Belting presents his historical narrative in three parts: I. (chapters 2-8) the period when Christians adopted the cult of images from the pagans, and started to develop their own practices for using and their own thinking about holy images, II. (chapters 9-18) the medieval period in which holy images were used as icons and altarpieces, i.e., the period of historical change and development in the function of the holy image, and III. (chapters 19-20) the end of the medieval era when the holy image evolved into a work of art. Along with the notes, a valuable appendix of translated "Texts on the History and Use of Images and Relics" provides the documentation. A surprising aspect of the appendix is the paucity of texts from ca. 1225-1311, a period that Belting finds critical in his analysis of holy images.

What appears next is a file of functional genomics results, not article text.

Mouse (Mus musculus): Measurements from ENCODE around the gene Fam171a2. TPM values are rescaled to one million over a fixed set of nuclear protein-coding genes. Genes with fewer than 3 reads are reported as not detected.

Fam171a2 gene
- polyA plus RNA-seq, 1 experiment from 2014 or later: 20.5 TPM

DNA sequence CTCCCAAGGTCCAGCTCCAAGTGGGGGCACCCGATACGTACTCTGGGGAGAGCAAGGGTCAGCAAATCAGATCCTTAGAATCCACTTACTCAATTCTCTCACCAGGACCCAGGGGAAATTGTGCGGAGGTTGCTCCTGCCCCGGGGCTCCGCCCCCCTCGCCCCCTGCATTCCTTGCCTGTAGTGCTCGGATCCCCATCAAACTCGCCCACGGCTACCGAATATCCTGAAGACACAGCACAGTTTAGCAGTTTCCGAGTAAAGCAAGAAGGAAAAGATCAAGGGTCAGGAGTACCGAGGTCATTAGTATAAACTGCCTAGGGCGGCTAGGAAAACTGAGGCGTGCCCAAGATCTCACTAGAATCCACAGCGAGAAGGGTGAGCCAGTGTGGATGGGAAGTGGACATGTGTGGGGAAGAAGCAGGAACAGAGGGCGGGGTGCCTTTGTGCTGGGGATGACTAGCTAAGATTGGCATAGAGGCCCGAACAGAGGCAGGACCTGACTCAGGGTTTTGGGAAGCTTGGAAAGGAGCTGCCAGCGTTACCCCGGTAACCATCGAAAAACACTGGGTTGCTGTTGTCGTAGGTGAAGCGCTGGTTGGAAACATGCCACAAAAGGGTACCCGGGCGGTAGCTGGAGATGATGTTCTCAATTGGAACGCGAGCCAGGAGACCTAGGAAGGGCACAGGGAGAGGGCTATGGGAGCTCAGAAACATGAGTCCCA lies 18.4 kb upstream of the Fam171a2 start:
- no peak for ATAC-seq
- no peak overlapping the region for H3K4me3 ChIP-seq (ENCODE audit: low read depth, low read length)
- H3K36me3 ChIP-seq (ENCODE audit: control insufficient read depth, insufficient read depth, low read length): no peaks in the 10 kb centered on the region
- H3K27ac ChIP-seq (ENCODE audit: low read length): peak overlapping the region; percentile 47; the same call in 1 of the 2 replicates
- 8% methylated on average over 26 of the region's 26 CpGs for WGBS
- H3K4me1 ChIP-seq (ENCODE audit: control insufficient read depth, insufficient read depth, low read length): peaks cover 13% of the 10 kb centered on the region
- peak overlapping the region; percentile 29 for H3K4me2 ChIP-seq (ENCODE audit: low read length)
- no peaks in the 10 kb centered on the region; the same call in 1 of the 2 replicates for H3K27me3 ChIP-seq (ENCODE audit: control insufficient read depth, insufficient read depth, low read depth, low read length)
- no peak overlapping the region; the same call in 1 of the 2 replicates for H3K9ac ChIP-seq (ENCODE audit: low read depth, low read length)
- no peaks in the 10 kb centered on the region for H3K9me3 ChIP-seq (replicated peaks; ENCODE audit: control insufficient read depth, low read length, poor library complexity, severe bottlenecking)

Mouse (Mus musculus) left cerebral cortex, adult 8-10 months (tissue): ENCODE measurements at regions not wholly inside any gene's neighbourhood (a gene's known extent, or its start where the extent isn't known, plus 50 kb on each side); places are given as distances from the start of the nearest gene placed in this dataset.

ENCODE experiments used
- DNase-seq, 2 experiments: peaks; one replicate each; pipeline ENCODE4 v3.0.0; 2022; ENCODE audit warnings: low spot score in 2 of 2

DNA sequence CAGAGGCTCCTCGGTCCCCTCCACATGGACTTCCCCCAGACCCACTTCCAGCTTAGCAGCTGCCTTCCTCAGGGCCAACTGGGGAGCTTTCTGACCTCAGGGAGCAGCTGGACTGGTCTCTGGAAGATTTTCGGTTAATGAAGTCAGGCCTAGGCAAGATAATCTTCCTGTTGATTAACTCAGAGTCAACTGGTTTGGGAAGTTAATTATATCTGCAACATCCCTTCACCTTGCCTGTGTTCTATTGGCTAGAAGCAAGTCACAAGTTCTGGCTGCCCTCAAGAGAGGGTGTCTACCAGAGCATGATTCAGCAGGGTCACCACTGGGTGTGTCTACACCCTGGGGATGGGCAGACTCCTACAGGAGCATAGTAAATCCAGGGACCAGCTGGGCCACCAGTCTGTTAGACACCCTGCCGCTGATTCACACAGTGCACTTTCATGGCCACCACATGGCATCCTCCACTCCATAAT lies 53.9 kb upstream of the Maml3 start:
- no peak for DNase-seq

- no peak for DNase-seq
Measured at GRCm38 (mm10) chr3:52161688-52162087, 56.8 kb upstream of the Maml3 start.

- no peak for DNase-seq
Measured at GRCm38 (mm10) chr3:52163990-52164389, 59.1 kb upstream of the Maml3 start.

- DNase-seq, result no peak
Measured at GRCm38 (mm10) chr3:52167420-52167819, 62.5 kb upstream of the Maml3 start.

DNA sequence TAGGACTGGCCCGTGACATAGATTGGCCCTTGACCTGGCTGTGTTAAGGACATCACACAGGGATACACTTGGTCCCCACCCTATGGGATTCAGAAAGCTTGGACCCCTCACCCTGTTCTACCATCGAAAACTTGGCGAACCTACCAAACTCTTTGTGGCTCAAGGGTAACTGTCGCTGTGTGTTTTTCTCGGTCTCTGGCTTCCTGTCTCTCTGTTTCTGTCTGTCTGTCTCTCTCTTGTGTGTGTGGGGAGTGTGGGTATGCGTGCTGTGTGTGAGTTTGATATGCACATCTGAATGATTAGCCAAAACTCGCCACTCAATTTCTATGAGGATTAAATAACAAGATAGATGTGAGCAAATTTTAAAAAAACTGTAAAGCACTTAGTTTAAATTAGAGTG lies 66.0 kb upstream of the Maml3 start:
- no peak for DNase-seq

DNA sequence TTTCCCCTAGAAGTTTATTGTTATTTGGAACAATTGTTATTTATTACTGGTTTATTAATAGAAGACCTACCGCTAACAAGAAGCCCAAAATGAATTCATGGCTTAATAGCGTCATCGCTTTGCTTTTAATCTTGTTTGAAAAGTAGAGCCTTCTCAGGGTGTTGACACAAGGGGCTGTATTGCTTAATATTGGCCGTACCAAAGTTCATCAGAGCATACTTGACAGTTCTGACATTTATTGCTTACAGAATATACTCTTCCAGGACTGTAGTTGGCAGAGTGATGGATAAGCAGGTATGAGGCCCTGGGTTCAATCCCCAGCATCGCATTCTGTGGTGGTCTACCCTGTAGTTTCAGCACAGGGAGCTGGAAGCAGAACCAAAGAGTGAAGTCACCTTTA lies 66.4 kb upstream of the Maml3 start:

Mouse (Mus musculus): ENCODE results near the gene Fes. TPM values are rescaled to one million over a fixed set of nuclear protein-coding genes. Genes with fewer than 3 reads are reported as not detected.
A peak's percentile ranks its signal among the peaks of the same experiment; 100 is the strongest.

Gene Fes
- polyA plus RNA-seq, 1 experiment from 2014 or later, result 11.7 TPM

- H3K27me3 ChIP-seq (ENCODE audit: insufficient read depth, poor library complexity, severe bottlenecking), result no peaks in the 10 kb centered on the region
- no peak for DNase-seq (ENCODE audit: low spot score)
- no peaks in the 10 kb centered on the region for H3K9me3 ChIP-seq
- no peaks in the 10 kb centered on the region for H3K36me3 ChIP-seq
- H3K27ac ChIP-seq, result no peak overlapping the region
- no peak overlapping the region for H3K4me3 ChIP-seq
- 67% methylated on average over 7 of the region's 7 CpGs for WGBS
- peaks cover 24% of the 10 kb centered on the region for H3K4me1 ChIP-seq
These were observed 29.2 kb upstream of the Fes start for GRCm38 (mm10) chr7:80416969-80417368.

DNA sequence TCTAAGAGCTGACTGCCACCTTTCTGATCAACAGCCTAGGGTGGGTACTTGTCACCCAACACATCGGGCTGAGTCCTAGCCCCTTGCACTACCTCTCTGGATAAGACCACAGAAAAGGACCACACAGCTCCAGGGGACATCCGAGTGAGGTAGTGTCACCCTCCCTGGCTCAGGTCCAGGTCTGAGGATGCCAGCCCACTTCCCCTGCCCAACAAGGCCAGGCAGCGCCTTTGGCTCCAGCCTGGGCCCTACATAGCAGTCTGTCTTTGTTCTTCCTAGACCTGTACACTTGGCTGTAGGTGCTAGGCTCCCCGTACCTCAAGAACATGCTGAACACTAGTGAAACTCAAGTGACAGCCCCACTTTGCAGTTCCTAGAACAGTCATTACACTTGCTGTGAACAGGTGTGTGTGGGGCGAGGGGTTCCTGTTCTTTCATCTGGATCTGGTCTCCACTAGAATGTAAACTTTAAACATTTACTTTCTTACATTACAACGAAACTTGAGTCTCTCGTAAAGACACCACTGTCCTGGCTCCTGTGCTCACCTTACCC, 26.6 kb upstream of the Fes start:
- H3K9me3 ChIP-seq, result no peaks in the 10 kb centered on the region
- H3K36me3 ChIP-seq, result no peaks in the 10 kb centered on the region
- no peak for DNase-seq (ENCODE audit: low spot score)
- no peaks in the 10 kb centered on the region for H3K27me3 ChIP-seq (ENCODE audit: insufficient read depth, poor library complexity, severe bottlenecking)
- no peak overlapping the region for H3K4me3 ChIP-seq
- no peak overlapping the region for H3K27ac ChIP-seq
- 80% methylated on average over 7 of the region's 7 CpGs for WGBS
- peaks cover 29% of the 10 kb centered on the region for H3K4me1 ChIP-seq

In casting his net so broadly, Belting is impressive and his work can be read on several levels. Furthermore he makes perceptive and original observations about each stage of the historical developments that he covers. In particular he offers an original overview of these developments as rooted in the process of making icons and panel paintings, and in their function and meaning. Out of this approach arises a uniformly new point of view in regard to various issues in the history of medieval art, as well as original ideas about and interpretations of the individual works of art, with sometimes debatable but always challenging results.